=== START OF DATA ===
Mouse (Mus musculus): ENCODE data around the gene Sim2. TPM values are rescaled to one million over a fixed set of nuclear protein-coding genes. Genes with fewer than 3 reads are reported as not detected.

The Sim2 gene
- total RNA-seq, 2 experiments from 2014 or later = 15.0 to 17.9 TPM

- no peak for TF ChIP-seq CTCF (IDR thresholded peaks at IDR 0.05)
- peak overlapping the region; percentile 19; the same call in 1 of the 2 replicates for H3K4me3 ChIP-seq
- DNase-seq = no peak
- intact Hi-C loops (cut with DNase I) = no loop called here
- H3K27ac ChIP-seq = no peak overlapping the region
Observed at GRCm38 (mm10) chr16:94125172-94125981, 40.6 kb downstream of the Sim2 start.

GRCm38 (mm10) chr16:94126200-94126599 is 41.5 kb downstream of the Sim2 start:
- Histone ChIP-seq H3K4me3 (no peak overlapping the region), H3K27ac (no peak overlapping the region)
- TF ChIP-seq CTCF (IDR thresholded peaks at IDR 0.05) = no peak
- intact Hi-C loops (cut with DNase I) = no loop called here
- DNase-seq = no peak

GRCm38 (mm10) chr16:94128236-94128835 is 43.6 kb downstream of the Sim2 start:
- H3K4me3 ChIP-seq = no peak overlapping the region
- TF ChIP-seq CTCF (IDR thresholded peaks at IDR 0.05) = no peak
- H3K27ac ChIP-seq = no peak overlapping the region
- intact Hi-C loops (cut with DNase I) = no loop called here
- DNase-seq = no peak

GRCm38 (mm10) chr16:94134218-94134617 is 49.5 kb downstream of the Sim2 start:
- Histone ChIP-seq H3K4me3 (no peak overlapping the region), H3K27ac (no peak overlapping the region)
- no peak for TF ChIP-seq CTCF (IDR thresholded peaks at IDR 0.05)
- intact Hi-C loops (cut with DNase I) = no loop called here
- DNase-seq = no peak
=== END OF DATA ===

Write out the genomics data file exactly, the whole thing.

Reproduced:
Mouse (Mus musculus): ENCODE data around the gene Sim2. TPM values are rescaled to one million over a fixed set of nuclear protein-coding genes. Genes with fewer than 3 reads are reported as not detected.

The Sim2 gene
- total RNA-seq, 2 experiments from 2014 or later = 15.0 to 17.9 TPM

- no peak for TF ChIP-seq CTCF (IDR thresholded peaks at IDR 0.05)
- peak overlapping the region; percentile 19; the same call in 1 of the 2 replicates for H3K4me3 ChIP-seq
- DNase-seq = no peak
- intact Hi-C loops (cut with DNase I) = no loop called here
- H3K27ac ChIP-seq = no peak overlapping the region
Observed at GRCm38 (mm10) chr16:94125172-94125981, 40.6 kb downstream of the Sim2 start.

GRCm38 (mm10) chr16:94126200-94126599 is 41.5 kb downstream of the Sim2 start:
- Histone ChIP-seq H3K4me3 (no peak overlapping the region), H3K27ac (no peak overlapping the region)
- TF ChIP-seq CTCF (IDR thresholded peaks at IDR 0.05) = no peak
- intact Hi-C loops (cut with DNase I) = no loop called here
- DNase-seq = no peak

GRCm38 (mm10) chr16:94128236-94128835 is 43.6 kb downstream of the Sim2 start:
- H3K4me3 ChIP-seq = no peak overlapping the region
- TF ChIP-seq CTCF (IDR thresholded peaks at IDR 0.05) = no peak
- H3K27ac ChIP-seq = no peak overlapping the region
- intact Hi-C loops (cut with DNase I) = no loop called here
- DNase-seq = no peak

GRCm38 (mm10) chr16:94134218-94134617 is 49.5 kb downstream of the Sim2 start:
- Histone ChIP-seq H3K4me3 (no peak overlapping the region), H3K27ac (no peak overlapping the region)
- no peak for TF ChIP-seq CTCF (IDR thresholded peaks at IDR 0.05)
- intact Hi-C loops (cut with DNase I) = no loop called here
- DNase-seq = no peak